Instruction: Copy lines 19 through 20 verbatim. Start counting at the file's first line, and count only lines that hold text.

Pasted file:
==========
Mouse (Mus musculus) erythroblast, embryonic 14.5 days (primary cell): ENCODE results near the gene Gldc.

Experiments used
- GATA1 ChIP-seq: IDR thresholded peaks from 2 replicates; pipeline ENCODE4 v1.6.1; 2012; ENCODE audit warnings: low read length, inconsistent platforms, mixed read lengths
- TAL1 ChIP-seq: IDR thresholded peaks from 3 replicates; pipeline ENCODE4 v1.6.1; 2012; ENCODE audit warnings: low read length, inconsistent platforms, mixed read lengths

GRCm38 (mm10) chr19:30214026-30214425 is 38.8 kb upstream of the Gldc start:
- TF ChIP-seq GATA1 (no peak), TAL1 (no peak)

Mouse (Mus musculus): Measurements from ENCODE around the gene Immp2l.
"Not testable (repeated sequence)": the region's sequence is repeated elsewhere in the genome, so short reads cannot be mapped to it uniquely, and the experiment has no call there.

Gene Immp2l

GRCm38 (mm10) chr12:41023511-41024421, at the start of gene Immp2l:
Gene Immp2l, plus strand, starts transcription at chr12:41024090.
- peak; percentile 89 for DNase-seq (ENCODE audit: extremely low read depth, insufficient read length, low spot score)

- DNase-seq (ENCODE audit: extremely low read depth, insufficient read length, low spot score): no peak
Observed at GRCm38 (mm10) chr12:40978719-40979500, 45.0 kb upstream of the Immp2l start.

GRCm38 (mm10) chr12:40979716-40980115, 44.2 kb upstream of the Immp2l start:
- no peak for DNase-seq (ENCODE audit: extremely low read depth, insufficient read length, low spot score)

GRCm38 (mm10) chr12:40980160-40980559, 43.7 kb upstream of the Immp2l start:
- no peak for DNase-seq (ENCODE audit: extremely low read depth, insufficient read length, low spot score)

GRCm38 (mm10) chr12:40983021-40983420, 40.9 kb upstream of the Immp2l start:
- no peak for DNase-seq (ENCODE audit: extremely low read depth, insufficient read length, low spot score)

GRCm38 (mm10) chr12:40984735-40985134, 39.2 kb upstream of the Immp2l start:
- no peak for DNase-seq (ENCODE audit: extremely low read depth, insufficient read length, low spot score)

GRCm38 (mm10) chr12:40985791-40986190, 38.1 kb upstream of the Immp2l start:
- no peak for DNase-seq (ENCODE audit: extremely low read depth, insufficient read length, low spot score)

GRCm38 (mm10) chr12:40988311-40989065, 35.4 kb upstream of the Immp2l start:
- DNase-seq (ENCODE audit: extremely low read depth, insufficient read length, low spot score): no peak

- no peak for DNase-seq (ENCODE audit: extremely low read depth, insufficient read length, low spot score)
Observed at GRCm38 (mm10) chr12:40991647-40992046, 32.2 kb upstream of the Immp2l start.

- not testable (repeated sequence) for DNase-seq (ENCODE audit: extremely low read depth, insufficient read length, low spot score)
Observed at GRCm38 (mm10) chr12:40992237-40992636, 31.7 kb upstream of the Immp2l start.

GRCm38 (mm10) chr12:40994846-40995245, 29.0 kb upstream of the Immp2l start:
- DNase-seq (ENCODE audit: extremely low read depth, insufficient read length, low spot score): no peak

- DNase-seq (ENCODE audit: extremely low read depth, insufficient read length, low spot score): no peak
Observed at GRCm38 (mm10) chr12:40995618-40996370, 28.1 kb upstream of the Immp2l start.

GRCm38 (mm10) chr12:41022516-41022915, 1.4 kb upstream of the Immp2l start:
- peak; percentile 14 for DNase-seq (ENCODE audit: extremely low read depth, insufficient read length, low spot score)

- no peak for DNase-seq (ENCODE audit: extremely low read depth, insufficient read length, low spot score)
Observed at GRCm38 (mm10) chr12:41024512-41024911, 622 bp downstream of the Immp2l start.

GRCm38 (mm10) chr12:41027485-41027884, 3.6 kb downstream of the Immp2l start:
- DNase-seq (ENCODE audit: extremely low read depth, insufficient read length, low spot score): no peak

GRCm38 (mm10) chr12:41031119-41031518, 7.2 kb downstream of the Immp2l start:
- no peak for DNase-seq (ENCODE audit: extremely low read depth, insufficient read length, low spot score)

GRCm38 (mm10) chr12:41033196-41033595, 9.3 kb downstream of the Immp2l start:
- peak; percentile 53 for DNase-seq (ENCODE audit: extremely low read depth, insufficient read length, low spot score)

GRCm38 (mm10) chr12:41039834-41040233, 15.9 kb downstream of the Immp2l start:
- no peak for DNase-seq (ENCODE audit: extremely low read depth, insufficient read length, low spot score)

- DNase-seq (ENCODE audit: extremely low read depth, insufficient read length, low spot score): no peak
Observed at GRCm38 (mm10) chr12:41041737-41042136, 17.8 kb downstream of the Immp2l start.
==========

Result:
GRCm38 (mm10) chr12:40983021-40983420, 40.9 kb upstream of the Immp2l start:
- no peak for DNase-seq (ENCODE audit: extremely low read depth, insufficient read length, low spot score)